Now, somewhere behind me a kettle was boiling. My toast popped and stayed put. Later I’ll find it, cold and rigid. I’ll make a cup of tea with lukewarm water, and probably drink it anyway. There has always been much I haven’t known, but life has found its way of tricking me, just as it tricks so many. It has permitted me to drift, unquestioning, from one day into the next.

And now I know this: My mother kept a seashell in her jewellery box.

I release it from my hand, reluctantly, and place it on the table. The light from the window catches it, sends its surface gleaming. For a moment it appears just-washed, sea-wet, a dazzling little dogwhelk on the shoreline, ripe enough to pluck. Precious enough to pocket. While the memories it holds can’t be mine to know, I try to imagine them all the same. Or, to be more accurate, I try to imagine my mother in possession of them. Permitting herself this much, after all. Sitting on the edge of her bed in her brown slippers and stiff housecoat, a certain look, one I never once saw, or perhaps never recognised, lighting her eyes. Or dozing in an armchair by the fire, lulled by the softest sound of the sea, not an uncomplicated sound, but neither a wholly unwanted one. Or, only really for the first time, I see her walking by the water, back when she was young, and breezy, and, I like to think, in love. The world is at my mother’s feet, and in her hand she holds a seashell.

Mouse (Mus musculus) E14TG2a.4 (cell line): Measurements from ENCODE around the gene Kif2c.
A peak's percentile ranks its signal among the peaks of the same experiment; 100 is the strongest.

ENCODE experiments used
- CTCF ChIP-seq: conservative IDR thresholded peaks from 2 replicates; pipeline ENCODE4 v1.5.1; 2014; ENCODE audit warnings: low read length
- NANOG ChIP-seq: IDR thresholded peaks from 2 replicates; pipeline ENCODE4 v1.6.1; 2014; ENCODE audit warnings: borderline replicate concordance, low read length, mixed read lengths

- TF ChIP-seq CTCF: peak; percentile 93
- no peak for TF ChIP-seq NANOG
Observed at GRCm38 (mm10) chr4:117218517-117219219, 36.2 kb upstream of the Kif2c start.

The Sea Between Us is Emylia's new novel out today! 

The blurb:

In a remote Cornish cove, on one of the last days of summer, Robyn Swinton is drowning. She is saved - just - by local boy Jago Winters, and it is a moment that will change both of them forever.

Over the next seven years, Robyn and Jago's paths lead them in different directions, to city streets and foreign shores. Will the bond forged that day Jago dragged Robyn in from the sea be strong enough to bring them back to one another, or has life already pulled them too far apart? - Taken from Amazon

To buy a copy of this stunning book here

I would like to thank Emylia for writing this short story and for allowing me to feature it on The Book Corner, I would also like to thank Headline for running the competition.